Rewriting the Playbook

Rewriting the Playbook

Hannah Mueller, Staff Writer

The high school had both girls and boys head basketball coaches step down last year. That meant that this year there are two new basketball coaches who have big shoes to fill. Both of the new coaches have quite different situations. 

The new girls head coach, Paige Husa, has been an assistant coach at Woodland Spring Middle School for three years before being promoted to head coach at the high school. The level between high school and middle school is different, and Husa explains how she has adjusted.

“I think I lean on my assistant coaches a lot to tell what is expected and what is the norm, I guess, so that helps me out because as a first year head coach, [and coaching] high school in general, [the assistants] helping me out has been huge,” Husa said.

The boys head coach has a different experience. Connor Bechard was a head coach prior at other small high schools; he is new to USD 230. 

“It’s my 7th year overall as a head coach but my first year at Spring Hill. This is a unique experience for me because the schools I taught and coached at prior were 4A schools so it is unique in that I am coaching a larger student body, so there are a lot of different things that are involved with that,” Bechard said.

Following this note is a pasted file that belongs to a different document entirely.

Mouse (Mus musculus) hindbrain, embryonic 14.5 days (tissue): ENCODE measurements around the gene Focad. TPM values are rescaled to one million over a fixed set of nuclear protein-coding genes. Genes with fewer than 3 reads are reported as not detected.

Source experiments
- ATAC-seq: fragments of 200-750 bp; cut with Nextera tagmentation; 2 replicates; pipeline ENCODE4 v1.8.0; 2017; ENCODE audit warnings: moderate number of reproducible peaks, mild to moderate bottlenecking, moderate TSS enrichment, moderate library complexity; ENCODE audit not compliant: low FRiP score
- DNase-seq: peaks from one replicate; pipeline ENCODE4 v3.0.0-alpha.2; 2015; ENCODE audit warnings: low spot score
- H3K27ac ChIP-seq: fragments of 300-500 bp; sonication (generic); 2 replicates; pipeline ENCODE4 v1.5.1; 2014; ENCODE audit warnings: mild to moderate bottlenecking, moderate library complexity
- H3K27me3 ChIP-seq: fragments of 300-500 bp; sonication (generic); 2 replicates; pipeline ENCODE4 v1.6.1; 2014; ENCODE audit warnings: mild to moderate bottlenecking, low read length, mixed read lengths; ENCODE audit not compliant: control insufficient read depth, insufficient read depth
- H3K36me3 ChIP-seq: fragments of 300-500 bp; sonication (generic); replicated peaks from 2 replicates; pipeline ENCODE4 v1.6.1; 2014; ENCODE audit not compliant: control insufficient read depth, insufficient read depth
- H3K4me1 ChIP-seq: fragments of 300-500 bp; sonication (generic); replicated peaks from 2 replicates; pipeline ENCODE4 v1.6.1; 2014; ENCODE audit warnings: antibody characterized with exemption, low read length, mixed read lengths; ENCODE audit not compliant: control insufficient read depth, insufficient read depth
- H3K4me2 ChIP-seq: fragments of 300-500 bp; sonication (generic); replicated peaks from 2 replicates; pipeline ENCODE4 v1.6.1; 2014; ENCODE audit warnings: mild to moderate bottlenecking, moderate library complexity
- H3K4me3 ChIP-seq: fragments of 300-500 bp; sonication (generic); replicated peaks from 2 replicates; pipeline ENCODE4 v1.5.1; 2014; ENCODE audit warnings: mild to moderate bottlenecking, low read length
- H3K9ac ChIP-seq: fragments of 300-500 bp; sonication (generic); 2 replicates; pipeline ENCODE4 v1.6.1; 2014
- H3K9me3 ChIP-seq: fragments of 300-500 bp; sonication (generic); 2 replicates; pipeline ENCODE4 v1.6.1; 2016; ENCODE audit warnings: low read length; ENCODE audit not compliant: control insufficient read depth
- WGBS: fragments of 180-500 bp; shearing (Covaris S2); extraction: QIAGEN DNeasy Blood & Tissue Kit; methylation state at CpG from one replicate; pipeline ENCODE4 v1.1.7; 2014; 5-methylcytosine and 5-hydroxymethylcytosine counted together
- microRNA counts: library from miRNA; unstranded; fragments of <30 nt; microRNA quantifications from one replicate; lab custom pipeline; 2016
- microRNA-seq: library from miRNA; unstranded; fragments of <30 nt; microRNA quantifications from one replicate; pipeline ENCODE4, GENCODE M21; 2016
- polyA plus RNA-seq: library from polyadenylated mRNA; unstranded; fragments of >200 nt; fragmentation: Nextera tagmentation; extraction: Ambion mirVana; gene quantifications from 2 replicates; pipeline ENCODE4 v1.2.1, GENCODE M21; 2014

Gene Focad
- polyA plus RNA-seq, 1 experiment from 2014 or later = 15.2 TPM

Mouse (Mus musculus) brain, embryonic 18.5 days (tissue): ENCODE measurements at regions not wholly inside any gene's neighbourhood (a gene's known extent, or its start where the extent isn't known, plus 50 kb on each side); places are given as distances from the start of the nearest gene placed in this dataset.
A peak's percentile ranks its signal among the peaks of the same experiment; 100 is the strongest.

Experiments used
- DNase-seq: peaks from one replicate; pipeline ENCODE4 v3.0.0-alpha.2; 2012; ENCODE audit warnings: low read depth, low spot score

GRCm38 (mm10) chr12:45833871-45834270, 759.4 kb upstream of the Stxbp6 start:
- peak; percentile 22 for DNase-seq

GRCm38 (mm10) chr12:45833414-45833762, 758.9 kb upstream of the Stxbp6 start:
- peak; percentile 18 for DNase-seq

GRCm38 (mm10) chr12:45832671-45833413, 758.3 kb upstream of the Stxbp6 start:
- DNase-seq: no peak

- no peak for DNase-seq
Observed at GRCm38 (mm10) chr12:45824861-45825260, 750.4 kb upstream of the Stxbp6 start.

With both head coaches being new, they are attempting to alter the program as their own and mold it to fit their coaching styles. While Bechard is focused more on the fundamentals, Husa has her focus on having a mentally tough team.

“I’m trying to build a program based on unity and teamwork and all of us being together… Although, you’re going to have those games where certain people stick out because of a stat line, you’re also going to have games where kids who don’t stick out on a stat line are doing all of the right things and getting hyped on the bench,” Husa said.

Bechard has a longer, slower progression to make the program his own. 

“We are still a group that’s learning, we have guys that haven’t had a role in their life and are struggling to make those adjustments on the fly. That’s kind of where our program is right now and we will be that way until we have more consistency with me being the coach and doing the things that I’m trying to do,” Bechard said.

Although Bechard has head coached before, every team has different strong suits and weak spots that coaches have to work around. Bechard had to make quick changes right off the bat to have a successful season. 

“One of the things I think I have changed the most is, when you are a younger coach, you have a very set in your ways mindset of how things are going to work. Then you realize, what if you are coaching guys that aren’t capable of that and they are better at this. So I think that understanding each year is going to bring different challenges and you have to be adaptable to that [is the most important].. and I think that’s the biggest change that I have made as a young coach at this point,” Bechard said. 

Although there are lots of new adjustments for both players and coaches this year, both coaches have a plan set in place and are trying to make the program the best it can be. Many players have experienced this big change. 

“[Husa] is really energetic, teaches us a lot more drills at practice, and we run a lot more than we used to. Our offense has also changed a lot. We used to have more set in stone plays, but now you just play basketball,” Audrey Harris, 11, said.